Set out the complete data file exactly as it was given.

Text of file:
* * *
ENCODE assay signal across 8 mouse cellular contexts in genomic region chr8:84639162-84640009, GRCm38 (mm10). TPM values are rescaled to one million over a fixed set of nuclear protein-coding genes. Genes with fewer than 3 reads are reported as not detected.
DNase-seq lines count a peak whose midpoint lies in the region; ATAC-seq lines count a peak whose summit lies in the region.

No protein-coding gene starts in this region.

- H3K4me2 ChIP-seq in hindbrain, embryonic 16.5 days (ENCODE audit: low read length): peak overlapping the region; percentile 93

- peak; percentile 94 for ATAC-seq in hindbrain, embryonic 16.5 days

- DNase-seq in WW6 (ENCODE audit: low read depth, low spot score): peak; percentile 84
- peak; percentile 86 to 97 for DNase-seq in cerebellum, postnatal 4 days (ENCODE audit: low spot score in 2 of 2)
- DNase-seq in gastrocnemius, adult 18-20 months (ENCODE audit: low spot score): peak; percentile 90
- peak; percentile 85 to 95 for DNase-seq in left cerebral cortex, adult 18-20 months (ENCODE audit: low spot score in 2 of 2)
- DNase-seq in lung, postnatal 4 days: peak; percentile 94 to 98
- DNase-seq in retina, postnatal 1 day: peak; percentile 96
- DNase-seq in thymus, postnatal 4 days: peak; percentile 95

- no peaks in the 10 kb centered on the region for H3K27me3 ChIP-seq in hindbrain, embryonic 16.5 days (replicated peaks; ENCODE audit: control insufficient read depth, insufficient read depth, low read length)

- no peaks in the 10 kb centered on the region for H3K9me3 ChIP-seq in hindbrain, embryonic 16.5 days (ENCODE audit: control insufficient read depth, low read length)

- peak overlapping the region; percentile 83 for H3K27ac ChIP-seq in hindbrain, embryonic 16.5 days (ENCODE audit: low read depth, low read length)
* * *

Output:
ENCODE assay signal across 8 mouse cellular contexts in genomic region chr8:84639162-84640009, GRCm38 (mm10). TPM values are rescaled to one million over a fixed set of nuclear protein-coding genes. Genes with fewer than 3 reads are reported as not detected.
DNase-seq lines count a peak whose midpoint lies in the region; ATAC-seq lines count a peak whose summit lies in the region.

No protein-coding gene starts in this region.

- H3K4me2 ChIP-seq in hindbrain, embryonic 16.5 days (ENCODE audit: low read length): peak overlapping the region; percentile 93

- peak; percentile 94 for ATAC-seq in hindbrain, embryonic 16.5 days

- DNase-seq in WW6 (ENCODE audit: low read depth, low spot score): peak; percentile 84
- peak; percentile 86 to 97 for DNase-seq in cerebellum, postnatal 4 days (ENCODE audit: low spot score in 2 of 2)
- DNase-seq in gastrocnemius, adult 18-20 months (ENCODE audit: low spot score): peak; percentile 90
- peak; percentile 85 to 95 for DNase-seq in left cerebral cortex, adult 18-20 months (ENCODE audit: low spot score in 2 of 2)
- DNase-seq in lung, postnatal 4 days: peak; percentile 94 to 98
- DNase-seq in retina, postnatal 1 day: peak; percentile 96
- DNase-seq in thymus, postnatal 4 days: peak; percentile 95

- no peaks in the 10 kb centered on the region for H3K27me3 ChIP-seq in hindbrain, embryonic 16.5 days (replicated peaks; ENCODE audit: control insufficient read depth, insufficient read depth, low read length)

- no peaks in the 10 kb centered on the region for H3K9me3 ChIP-seq in hindbrain, embryonic 16.5 days (ENCODE audit: control insufficient read depth, low read length)

- peak overlapping the region; percentile 83 for H3K27ac ChIP-seq in hindbrain, embryonic 16.5 days (ENCODE audit: low read depth, low read length)